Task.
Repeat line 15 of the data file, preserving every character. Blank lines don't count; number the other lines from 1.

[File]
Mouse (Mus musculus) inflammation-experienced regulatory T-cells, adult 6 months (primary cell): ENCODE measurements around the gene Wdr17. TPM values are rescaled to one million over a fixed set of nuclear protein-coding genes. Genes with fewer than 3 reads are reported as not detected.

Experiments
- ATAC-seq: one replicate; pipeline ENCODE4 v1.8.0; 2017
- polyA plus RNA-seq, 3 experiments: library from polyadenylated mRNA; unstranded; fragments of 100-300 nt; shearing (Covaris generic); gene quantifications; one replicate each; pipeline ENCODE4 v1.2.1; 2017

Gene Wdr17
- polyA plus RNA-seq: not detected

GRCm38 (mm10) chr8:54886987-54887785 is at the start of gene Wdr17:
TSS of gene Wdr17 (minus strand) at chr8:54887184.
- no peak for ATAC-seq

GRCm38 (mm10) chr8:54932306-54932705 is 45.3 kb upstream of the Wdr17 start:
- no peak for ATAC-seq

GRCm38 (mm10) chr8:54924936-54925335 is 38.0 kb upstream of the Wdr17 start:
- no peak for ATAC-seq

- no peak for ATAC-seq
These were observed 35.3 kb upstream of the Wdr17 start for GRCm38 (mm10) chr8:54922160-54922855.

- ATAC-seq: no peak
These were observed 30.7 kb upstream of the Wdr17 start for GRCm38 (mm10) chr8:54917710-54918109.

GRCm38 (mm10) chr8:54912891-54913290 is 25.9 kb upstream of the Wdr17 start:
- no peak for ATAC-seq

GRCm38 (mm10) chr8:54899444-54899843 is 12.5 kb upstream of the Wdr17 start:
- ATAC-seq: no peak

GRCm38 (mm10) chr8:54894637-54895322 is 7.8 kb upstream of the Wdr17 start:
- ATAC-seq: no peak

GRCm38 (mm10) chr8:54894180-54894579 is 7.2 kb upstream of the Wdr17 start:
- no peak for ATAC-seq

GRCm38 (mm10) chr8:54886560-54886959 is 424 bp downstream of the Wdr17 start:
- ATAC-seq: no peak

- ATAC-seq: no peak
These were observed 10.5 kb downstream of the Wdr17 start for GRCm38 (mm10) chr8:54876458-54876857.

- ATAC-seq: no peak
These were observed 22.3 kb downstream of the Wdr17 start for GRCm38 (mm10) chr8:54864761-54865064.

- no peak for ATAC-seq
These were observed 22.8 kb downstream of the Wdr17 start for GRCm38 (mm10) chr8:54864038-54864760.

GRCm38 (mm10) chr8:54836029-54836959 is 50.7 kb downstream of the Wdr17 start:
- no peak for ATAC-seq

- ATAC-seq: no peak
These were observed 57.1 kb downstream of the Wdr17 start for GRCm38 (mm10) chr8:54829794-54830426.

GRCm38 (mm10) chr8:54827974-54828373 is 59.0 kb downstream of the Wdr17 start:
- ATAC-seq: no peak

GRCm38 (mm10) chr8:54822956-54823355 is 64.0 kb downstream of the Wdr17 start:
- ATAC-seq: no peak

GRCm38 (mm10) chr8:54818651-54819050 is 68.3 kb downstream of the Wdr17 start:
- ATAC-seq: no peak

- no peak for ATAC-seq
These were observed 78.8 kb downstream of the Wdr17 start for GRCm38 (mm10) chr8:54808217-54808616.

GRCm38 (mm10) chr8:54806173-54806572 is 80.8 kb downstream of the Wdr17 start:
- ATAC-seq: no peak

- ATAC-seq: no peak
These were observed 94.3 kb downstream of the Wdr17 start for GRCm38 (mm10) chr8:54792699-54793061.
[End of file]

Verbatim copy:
These were observed 35.3 kb upstream of the Wdr17 start for GRCm38 (mm10) chr8:54922160-54922855.